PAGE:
Galleria Raffaella Cortese is proud to announce Monica Bonvicini’s third solo show, Pleasant, in all three of its exhibition spaces. The works on view continue the artist’s investigation into language, literature, and the construction of identity through spaces and intellectual labor.
A new series of mirrors depicts quotes and edited texts by writers, all centered around the discomfort stemming from relationships and living within domestic walls. Is A Room of One’s Own—Virginia Woolf’s statement of women’s need for a physical and mental space for self-expression–still relevant?
The six mirrors shown in via Stradella 1 feature sentences painted directly on the surface. Mirroring each other, they create a cacophony of overlapping voices capable of transforming the space into a labyrinth of references and situations. These works materialize the trilingual poetry of stateless writer Amelia Rosselli as well as the pitiless, poignant words of contemporary short story novelist Diane Williams and Sylvia Plath’s classical observation.
In via Stradella 4, five elaborate prints on mirrors reproduce quotations about living within four walls. The coated mirrors feature subtle tonalities, from calm copper to milky white, colors taken from a portrait of Virginia Woolf by Gisèle Freund. Once Woolf finally agreed to receive Freund in her house to sit for portraits, the writer wanted her clothes to match the interior design. One of these photographs hangs in London’s National Portrait Gallery, showing Woolf sitting next to a desk with a pile of books on it, holding one on her lap, in the other hand a cigarette. In the background, a mural by Bell & Grant. It is from this photograph that Monica Bonvicini picked the mirrors’ colors.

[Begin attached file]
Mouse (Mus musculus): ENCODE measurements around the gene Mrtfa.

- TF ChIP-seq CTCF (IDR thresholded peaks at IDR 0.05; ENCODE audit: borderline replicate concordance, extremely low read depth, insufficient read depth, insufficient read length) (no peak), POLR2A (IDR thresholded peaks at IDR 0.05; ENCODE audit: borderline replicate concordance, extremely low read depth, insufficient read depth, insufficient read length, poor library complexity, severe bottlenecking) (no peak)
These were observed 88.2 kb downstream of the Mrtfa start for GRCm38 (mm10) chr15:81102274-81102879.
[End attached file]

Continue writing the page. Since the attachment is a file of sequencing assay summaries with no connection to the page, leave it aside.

The quotations are mean, harsh, and in total contrast to the slick perfection of the works, in which the words seem to emerge beneath a liquid surface. These sentences come from contemporary writers, well known for their unmediated and uneasy storytelling: from the native American poet Natalie Diaz, to the merciless Lydia Davis and, once again, the refined and scornful words of Diane Williams.
Feelings of restlessness, genius, loneliness, longing, and humor coexist in these mirror works of which anything can be said, except that they are Pleasant.
The theme of interiors and their resulting discomfort also emerges from the series of sculptures shown in via Stradella 7. The exhibition space is dark; the translucent light works StripLight (2021), hanging from the ceiling, are the only source of illumination. The invisible terrain of home comforts and the immaterial space of the unconscious precisely merge within this scenario that hosts an installation that is as quiet yet as uncanny as it can be. Two tables are covered with heavy cloths woven out of black men’s leather belts, Belt Cloth #1 and Belt Cloth #2 (both 2022).
On the wall, four leather towels hang from hooks that pierce thorough the weaving of this series, Don’t Throw in (2022). All of these ‘textile’ sculptures are held together by heavy duty black bolts or decorated with silver and black lacquered bookbinding screws.
The installation evokes the heaviness of the comforts imposed by the domestic environment in which creativity emerges— while working from home —as many writers do and as many more people suddenly experienced in the past couple of years. Like the now fashionable weighted blankets, that help with sleep disorders and anxiety, the woven leather pieces recall the burden of a male culture reduced to a surreal tablecloth, weighing down on the desks, shaping a sense of constant agitation and impatient apprehension.